A cynic once remarked that an editor needs two things: good grammar and a long memory. But we all know there’s a bit more to it than that. As we prepare to send the April issue to press – the four hundredth in the magazine’s second series – it occurs to me that an editor’s main function is to be a recogniser of expertise, discernment, literary flair – and, more importantly perhaps, courage even, for sometimes it’s needed in this caper.
Over the past forty years, ABR has had the good fortune to publish hundreds of writers and critics who have demonstrated these qualities in abundance and who have contributed enormously to the success and tenor of this magazine. Some of them have been contributing for years. Neal Blewett wrote for us in 1966, long before he went into federal politics. Geoffrey Blainey had a review in the very first issue of ABR (first series), back in 1961. For me, it has been a privilege to work with this loyal and discriminating cohort.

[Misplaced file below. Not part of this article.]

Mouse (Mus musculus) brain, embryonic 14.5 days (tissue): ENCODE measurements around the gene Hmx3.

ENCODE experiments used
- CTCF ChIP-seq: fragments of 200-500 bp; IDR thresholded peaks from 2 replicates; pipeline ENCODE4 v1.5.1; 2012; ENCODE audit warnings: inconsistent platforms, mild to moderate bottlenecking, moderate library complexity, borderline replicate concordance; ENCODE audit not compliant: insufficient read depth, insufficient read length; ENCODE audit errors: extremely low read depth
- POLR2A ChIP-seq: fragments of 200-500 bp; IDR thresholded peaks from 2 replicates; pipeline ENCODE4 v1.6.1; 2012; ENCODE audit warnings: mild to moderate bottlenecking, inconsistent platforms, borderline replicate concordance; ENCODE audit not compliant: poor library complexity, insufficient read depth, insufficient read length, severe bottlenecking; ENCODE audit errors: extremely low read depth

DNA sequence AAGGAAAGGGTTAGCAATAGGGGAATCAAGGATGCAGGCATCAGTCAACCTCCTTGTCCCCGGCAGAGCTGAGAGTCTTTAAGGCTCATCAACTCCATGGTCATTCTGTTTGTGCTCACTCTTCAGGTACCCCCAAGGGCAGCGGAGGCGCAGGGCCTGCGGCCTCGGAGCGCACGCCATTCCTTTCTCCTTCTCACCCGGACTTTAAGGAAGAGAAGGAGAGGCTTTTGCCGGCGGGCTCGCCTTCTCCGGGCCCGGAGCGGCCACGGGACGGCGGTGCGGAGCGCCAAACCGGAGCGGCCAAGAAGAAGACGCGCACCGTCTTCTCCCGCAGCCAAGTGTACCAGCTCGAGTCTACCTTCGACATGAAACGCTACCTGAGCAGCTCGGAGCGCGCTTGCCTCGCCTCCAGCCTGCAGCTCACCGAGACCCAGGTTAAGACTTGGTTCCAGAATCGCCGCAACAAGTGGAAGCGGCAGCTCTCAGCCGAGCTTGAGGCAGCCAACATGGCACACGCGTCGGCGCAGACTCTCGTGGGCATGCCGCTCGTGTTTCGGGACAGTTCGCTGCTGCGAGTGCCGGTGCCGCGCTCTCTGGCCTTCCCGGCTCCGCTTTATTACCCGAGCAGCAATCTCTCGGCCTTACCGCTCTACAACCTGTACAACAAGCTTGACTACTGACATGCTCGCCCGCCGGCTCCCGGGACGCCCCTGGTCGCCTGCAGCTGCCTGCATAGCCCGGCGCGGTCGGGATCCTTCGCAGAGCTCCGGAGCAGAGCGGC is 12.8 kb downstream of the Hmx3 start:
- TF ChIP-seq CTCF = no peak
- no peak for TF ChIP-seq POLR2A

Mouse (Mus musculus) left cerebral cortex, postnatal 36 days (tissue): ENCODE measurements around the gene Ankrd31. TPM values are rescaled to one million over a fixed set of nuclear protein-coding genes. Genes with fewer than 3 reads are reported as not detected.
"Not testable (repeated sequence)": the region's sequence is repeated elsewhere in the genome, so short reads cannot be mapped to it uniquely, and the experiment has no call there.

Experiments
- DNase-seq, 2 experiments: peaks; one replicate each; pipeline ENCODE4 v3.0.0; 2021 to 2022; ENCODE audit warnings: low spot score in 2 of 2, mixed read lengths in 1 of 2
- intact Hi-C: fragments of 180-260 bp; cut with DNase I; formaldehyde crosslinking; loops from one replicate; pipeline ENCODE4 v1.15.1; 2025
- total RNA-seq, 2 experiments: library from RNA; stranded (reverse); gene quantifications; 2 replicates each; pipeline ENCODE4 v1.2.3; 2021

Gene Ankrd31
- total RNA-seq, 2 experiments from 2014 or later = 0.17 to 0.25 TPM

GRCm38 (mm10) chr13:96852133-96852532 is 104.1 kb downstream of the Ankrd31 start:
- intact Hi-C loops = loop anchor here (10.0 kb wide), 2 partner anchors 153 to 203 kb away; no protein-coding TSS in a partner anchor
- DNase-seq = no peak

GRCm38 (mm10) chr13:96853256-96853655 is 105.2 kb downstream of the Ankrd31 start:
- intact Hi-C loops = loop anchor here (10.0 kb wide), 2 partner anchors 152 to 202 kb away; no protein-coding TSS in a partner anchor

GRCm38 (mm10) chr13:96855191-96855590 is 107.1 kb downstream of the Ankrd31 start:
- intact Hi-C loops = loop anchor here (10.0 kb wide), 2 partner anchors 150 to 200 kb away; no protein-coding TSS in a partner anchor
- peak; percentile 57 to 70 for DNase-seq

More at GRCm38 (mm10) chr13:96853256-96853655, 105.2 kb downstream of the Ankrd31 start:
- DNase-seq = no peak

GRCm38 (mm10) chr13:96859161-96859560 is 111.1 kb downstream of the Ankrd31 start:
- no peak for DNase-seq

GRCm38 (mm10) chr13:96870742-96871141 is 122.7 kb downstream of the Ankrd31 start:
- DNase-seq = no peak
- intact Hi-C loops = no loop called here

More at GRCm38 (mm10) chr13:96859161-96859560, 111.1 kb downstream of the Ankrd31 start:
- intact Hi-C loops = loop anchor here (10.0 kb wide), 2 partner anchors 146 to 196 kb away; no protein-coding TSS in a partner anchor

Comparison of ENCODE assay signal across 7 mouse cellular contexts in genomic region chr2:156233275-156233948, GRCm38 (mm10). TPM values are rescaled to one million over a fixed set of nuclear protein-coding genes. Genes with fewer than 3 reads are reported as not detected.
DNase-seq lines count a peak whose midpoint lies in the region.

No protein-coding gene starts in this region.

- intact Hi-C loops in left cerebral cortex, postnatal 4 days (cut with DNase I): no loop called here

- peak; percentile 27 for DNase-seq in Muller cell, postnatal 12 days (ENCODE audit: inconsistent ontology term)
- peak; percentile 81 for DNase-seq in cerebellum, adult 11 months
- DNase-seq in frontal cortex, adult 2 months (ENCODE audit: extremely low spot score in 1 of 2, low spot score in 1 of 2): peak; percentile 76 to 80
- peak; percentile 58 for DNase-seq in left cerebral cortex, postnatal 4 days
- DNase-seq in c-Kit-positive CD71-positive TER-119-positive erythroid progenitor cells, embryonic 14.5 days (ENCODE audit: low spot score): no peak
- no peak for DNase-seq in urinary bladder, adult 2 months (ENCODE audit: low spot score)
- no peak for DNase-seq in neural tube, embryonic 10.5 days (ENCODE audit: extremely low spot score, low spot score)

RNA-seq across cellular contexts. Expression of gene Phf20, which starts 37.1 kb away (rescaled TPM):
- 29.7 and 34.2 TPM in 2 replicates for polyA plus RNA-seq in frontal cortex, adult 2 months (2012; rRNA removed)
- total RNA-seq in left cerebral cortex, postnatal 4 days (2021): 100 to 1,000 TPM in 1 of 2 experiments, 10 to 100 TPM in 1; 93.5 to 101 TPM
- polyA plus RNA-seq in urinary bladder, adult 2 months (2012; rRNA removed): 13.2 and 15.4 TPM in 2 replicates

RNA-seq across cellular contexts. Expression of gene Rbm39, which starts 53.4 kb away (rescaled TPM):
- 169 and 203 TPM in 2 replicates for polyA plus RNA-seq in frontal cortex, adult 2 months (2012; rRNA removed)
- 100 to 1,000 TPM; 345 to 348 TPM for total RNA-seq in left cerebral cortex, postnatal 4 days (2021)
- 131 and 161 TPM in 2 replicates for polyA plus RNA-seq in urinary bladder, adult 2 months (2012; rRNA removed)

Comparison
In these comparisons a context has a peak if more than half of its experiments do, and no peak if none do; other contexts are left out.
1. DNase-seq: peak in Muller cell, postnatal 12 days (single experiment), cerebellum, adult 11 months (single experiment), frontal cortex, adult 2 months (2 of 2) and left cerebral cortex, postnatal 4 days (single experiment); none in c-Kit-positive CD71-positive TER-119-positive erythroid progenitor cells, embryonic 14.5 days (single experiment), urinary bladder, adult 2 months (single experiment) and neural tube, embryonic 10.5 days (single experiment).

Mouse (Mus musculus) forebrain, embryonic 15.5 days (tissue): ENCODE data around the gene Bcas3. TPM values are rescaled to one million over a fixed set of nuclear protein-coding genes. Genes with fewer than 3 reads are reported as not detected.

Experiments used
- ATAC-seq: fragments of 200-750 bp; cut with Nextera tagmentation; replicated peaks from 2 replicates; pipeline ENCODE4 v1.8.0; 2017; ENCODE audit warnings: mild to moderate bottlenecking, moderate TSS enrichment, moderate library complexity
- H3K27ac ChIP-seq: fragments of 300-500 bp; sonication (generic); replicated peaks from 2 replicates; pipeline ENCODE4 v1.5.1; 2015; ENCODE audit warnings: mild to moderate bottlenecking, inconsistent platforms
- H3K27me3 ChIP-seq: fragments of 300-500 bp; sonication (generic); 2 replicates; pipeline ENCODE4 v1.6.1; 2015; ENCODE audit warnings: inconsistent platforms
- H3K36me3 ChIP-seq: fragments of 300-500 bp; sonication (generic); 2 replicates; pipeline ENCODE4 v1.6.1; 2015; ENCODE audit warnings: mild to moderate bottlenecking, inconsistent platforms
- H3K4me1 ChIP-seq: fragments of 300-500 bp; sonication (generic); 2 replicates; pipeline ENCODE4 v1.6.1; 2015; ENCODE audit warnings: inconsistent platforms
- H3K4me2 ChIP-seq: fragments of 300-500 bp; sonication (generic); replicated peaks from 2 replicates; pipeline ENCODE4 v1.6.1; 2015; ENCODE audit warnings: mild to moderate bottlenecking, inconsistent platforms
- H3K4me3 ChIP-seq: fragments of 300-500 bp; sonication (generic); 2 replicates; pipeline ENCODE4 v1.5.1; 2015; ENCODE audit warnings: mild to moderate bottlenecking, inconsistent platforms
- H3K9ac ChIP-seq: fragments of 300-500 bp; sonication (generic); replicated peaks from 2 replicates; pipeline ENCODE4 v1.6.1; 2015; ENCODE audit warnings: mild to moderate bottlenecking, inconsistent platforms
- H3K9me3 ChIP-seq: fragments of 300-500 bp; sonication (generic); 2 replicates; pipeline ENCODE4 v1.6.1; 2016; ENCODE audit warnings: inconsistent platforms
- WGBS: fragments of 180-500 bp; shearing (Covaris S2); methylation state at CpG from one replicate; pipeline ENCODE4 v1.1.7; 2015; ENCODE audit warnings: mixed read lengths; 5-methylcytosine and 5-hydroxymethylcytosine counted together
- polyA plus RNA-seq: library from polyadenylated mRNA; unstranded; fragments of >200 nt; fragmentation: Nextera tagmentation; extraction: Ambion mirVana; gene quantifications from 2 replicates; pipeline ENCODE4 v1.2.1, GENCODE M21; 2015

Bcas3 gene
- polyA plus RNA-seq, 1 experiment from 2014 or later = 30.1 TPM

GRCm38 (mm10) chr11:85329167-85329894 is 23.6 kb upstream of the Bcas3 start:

But a magazine’s responsibilities don’t end there. We have a duty to encourage the many young littérateurs who long to appear in publications of this kind. ABR’s cultivation of new literary talent is ongoing and multifarious. Through lectures, workshops, prompt commissions, we offer freelance work to bookish newcomers. And we back it up with decent payments (there are no unpaid probations here). ABR continues to deplore the exploitation of freelance reviewers. Unpaid and patronised, young writers will give up in frustration or despair.
To mark its birthday, ABR is pleased to announce that our base rate of payment for reviews has increased by ten per cent to $55 per 100 words. Since 2013 the base rate has trebled, at a time of shrinkage or stagnation elsewhere. Furthermore, we are intent on paying writers $75 per 100 words in future.
ABR’s many Patrons are responsible for this increase, along with rising subscription revenue and admirable support from government. All of our Patrons are listed on page 8. With their continuing support, we look forward to paying our writers even better and to diversifying our programs. Patrons have the satisfaction of advancing literary careers and contributing to the vitality of arts criticism in the country.
I hope you will enjoy the four hundredth issue.